The 100 foot drop

I couldn’t do anything as I was the wrong side of my bike but Sarah threw herself to the ground ([S] Ouch my knee!) and caught my helmet with the outstretched fingers of her left hand. Another two inches and it would have been out of her reach and I would have been helmetless. I ran around and grabbed my helmet and gave Sarah a great big kiss for saving the day. Note to self – Always put your helmet on the ground as soon as you take it off. Thought to self – Why do these things always happen to me? Answer to self – To help you to learn and it sure stops life from being boring!

Hostellerie de Fontanges

We kept on going until we were quite tired, and then with Mip’s help we found the Hostellerie de Fontanges. We didn’t realise that it was a Chateau until we got there and thought that it would be way over our budget. Imaging our surprise when we found out that it was only ten euros more expensive than the Campanile that we had stayed in at Mont Saint Aignan near to Rouen ([S] so only marginally over budget!). The staff were not at all phased by two dusty bikers turning up and let us park our bikes in the courtyard.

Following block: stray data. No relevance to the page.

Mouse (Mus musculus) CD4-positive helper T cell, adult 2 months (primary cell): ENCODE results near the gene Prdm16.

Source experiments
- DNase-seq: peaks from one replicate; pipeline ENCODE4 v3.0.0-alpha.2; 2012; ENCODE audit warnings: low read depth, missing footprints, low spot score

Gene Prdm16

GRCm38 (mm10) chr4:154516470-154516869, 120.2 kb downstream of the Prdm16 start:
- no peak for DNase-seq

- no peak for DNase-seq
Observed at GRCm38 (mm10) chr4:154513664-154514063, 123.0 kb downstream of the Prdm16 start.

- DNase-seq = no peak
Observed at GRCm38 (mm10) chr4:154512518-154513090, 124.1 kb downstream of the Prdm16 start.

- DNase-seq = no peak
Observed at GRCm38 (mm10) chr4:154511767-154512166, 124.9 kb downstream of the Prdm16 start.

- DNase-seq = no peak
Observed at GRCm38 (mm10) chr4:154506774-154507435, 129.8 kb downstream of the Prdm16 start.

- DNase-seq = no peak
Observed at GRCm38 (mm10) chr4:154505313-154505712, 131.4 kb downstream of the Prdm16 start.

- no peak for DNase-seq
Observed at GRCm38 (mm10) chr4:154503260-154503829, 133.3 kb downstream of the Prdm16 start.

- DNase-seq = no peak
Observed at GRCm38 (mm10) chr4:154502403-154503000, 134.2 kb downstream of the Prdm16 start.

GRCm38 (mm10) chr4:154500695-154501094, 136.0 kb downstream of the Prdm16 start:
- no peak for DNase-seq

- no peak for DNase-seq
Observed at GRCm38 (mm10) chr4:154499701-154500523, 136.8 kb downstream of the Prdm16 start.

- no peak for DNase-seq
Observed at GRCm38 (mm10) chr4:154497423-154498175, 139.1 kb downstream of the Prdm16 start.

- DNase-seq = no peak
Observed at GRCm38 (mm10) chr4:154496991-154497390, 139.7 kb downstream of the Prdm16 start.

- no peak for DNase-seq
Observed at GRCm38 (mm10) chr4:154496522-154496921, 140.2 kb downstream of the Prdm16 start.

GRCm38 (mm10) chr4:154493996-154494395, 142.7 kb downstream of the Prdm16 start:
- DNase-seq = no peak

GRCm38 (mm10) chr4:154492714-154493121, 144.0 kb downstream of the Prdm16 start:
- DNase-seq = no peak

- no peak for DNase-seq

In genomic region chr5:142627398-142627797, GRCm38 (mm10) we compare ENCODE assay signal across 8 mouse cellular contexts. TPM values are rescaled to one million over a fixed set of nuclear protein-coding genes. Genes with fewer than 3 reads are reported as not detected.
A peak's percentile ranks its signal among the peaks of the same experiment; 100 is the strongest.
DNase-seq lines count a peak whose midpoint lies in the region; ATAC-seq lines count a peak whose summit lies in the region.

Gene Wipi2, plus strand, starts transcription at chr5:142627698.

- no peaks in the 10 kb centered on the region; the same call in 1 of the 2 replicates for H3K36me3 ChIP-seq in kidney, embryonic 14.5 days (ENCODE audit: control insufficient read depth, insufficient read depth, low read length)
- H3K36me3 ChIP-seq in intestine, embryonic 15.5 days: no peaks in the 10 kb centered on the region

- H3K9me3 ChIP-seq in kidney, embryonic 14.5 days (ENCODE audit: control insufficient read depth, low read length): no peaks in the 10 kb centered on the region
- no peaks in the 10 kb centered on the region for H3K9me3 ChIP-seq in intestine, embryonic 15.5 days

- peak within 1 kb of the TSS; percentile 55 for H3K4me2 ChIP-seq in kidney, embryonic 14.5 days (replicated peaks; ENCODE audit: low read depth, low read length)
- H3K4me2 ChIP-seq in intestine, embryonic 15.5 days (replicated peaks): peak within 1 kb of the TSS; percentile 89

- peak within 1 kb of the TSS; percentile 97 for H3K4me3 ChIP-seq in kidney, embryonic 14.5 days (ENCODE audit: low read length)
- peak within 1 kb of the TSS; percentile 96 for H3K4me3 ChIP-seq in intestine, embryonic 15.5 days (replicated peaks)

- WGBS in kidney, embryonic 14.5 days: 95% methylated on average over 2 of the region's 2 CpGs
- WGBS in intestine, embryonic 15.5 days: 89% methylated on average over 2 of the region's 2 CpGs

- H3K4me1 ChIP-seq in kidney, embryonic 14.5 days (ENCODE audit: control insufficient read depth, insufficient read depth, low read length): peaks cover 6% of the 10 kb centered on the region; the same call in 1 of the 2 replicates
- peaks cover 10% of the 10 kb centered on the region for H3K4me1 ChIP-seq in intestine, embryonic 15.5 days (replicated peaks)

Bike only parking at the Chateau

They gave us a lovely room with a wonderful deep bath that we threw ourselves into to soak away the stiffness caused by our muscles adapting to riding so much. After a meal on the terrace overlooking Onlet-le-Chateau we slept in a lovely real bed. It is amazing how over a week of sleeping on an inflatable mat can make you appreciate some of life’s more simple pleasures!

Where do I start? The Dordogne is a beautiful area full of picturesque villages, hilltop medieval towns, castles, wooded valleys and an amazing mixture of roads. So much to see and do.

One of the wooden chalets

We decided to spend the first couple of days chilling out at Moto Camping Dordogne. They have pre-set up tents, caravans, wooden chalets and a restored old church for visitors to stay in if you do not want to put up your own tent.

What an easy going and friendly place, with excellent food. Don’t order the ribs unless you are seriously hungry! We spent our time alternating between relaxing by the pool and chilling in the bar, whilst chatting with other bikers from around Europe. As the owners are Dutch the campsite obviously attracts mainly Dutch riders (well whilst we were there anyway) but we met a few French and British riders too.

Dutch Tourer!

My French is okay but my Dutch is non-existant and so I am always grateful that most Europeans learn to speak decent English. We had a great time there and made some new friends. The site owner Pieter even got in some French Cidre in for us.